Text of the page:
Kaiser Permanente will fund three clinical research studies that focus on how clinicians can help prevent firearm injuries — including suicide, intimate partner violence and accidents — as part of its pledge to invest $2 million to prevent gun injuries and deaths.
This initial research funding will support the following studies to be undertaken by investigators at three of Kaiser Permanente's regional research institutes in partnership with its Permanente Medical Group clinicians and physicians:
Evaluating a web-based education tool for safe firearm storage in patients at risk for suicide — Kaiser Permanente Colorado Institute for Health Research.
Understanding risk factors of firearm-related injuries and death in adult and pediatric populations: Risk prediction and opportunities for prevention – Kaiser Permanente Southern California Department of Research and Evaluation.
Integration of firearm suicide-prevention tools in healthcare settings: Patient-reported access to firearms and decision aid for storing firearms – Kaiser Permanente Washington Health Research Institute.
"We believe that safety is integral to the health and well-being of individuals and communities. People need to be safe in the places where they live, work, learn and play," said Bernard J. Tyson, chairman and CEO, Kaiser Permanente. "We know that firearm injury is a leading cause of preventable death in the U.S., and we can leverage our research capabilities combined with our deep clinical experience to help tackle this issue."
In 2018, Kaiser Permanente announced the formation of its Firearm Injury Prevention Task Force and an accompanying $2 million research fund to address preventable gun-related injuries and death. The initiative's goal is to understand what the best practices currently are, to investigate new ones and to standardize practices that are grounded in evidence and show demonstrated effectiveness.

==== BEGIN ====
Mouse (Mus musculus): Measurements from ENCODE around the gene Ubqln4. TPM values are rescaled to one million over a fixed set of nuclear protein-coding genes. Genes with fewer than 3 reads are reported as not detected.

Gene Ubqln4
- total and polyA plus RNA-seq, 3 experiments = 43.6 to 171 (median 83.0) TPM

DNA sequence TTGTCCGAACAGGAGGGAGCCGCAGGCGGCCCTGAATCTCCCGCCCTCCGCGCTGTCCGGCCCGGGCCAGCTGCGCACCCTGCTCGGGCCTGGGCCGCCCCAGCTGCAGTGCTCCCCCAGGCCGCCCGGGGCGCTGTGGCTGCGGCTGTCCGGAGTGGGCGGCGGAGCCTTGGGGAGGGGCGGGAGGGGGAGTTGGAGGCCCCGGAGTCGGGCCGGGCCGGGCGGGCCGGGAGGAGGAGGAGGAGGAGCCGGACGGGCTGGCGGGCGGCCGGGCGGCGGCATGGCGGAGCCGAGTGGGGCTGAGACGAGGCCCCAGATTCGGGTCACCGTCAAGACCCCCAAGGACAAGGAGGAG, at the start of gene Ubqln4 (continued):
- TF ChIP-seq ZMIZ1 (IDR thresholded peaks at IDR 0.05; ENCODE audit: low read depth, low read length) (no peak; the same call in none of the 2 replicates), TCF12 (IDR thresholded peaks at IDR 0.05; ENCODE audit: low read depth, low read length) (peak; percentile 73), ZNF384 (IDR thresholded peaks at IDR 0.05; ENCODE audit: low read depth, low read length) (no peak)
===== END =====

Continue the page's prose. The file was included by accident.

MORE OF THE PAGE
"The best-in-class care Kaiser Permanente provides is accomplished, in part, by our use of rigorous research to determine which strategies are effective," said David Grossman, MD, MPH, senior associate medical director with the Washington Permanente Medical Group and co-chair of the Firearm Injury Prevention Task Force. "This funding is an initial down payment on tackling a critical issue, and we hope our firearm research program will serve as a model and catalyze future efforts to close the research gaps that exist."
Each of the 24-month studies will focus on groups considered to be high risk for either intentional or unintentional firearm injuries. In line with Kaiser Permanente's commitment to making best practices and research learnings accessible across the healthcare industry, the findings of these studies will be submitted for publication in peer-reviewed journals.
"This announcement is a key step in our long-term commitment to address gun-related injury and death in our communities, and the resulting research will provide important guides to be used throughout the healthcare sector for clinical firearm injury prevention," said Bechara Choucair, MD, senior vice president, chief community health officer at Kaiser Permanente, and co-chair of the Firearm Injury Prevention Task Force. "With more than 68 million people living in Kaiser Permanente's communities, it is our responsibility to bring together health leaders and clinical care providers to help solve this public health challenge and, ultimately, save lives."